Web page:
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  • Art. Exhibition. Alison Pullen | In Situ: New Oxford Interiors. Oxford

    6 - 27 May

    Alison Pullen | In Situ: New Oxford Interiors

    Sarah Wiseman Gallery

    40-41 South Parade



    Tues - Sat 10:00 - 17:30 Mon 10:00 - 16:00 Except some bank holidays

    Alison Pullen is well known for her compelling paintings of opulent interiors. For her new collection showing at Sarah Wiseman Gallery in May 2017, visitors to the gallery can expect to see new paintings made at a variety of historic locations around Oxford; from the spectacular Blenheim Palace to the tiny hidden Bartlemas Chapel, and the world famous Sheldonian Theatre and Oxford University Botanic Garden.

    Using collage, Alison begins each painting by flipping through hundreds of pages of interior magazines in search of images to use as a background, on top of which she will paint the scene in front of her.

    ‘I love collage because in using it you already have something that needs changing,’ she explains. ‘I use whole scenes which are a reference to another place or space. I am in control of the process and yet, I am not.’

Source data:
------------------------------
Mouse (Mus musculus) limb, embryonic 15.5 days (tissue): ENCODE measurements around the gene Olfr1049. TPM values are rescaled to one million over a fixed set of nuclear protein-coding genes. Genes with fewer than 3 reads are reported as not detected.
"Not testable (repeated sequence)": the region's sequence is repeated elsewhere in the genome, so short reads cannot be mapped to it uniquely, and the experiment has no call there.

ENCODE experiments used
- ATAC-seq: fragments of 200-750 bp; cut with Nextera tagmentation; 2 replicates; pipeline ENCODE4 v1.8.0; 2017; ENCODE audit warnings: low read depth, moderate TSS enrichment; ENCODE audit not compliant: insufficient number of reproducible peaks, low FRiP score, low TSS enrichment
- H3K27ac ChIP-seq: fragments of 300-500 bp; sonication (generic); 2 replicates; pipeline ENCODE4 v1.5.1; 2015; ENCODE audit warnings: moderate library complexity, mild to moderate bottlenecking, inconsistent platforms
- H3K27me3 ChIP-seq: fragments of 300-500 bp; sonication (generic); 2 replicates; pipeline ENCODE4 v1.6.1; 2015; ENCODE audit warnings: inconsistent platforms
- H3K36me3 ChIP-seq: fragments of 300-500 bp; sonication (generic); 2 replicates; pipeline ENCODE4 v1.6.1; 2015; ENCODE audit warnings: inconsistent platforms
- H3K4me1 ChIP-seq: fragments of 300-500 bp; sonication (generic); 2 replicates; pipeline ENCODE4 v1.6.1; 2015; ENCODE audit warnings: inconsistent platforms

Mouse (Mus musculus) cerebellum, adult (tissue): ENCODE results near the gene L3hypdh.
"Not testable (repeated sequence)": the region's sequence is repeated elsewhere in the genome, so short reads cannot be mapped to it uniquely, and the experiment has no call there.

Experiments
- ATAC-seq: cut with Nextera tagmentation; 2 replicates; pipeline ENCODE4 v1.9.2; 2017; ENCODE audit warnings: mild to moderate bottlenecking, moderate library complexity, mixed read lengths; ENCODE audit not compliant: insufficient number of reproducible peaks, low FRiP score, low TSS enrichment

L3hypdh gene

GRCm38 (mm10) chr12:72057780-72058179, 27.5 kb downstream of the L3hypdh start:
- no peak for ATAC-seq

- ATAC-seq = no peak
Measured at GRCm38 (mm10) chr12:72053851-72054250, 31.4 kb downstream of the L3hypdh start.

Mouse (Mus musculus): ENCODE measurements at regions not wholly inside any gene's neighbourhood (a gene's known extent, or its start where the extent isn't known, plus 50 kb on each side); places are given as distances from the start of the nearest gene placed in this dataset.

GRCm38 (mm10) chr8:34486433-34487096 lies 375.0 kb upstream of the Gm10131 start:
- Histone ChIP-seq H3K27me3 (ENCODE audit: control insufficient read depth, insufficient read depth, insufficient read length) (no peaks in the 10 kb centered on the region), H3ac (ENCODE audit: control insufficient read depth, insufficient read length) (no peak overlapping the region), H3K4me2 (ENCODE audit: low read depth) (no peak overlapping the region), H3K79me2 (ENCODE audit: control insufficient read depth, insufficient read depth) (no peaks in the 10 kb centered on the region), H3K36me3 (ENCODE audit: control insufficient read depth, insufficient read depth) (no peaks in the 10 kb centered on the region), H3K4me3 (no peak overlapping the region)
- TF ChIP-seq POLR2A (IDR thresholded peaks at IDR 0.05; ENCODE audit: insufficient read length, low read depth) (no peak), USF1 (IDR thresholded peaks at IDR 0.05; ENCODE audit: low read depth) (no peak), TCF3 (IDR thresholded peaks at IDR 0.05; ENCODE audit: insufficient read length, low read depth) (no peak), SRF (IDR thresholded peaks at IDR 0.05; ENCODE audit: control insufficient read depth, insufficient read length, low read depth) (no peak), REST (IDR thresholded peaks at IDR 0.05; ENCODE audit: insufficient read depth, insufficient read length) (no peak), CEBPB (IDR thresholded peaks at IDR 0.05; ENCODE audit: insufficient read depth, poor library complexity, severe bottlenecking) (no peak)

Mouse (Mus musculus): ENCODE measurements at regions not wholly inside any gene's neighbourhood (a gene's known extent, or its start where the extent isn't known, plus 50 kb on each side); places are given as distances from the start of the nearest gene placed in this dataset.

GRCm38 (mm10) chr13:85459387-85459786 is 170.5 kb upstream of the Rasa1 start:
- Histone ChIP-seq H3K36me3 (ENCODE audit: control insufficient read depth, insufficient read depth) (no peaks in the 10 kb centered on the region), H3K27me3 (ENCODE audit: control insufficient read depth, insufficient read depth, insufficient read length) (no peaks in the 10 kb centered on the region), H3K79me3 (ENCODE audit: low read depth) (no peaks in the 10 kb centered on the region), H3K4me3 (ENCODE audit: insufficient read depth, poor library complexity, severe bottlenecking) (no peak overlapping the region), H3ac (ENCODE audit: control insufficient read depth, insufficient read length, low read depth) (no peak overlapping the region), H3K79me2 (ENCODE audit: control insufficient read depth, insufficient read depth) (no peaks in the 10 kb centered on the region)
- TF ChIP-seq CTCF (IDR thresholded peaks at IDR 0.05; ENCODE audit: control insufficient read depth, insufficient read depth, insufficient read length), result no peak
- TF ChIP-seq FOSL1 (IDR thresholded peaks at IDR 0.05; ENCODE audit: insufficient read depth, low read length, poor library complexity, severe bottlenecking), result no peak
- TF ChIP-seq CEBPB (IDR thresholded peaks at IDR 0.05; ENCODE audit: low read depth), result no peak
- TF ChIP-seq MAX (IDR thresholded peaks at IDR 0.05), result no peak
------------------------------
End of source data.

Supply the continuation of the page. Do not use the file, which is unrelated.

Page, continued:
Alison takes the viewer behind the scenes of little known rooms and private spaces. She picks out details, such as drapes and ceiling cornicing using a bone-matt gouache paint, allowing glossy imagery from the magazine pages below to shine through. The result is a beautiful, almost abstract image of an interior. ‘The painting of a room is like a portrait of the person who owns it. That’s what’s important’, she says.

    Osterley Park House, Royal Hospital Chelsea and Fulham Palace are among the auspicious locations settings for previous work. She was commissioned to paint at Buckingham Palace, where she made a series of paintings in the Throne Room, some of which are now in the Royal Collection.

    In the more intimate setting of domestic interiors, Alison has painted numerous commissions for private clients. ‘I am always happy to do something challenging. I think I have a particular affinity with interiors because they are so personal. In the paintings of historic houses, I am inspired by the thought of all the people who lived there, and what has happened in those people’s lives in those rooms. Like layers of wallpaper, each person has left their mark in the room.’


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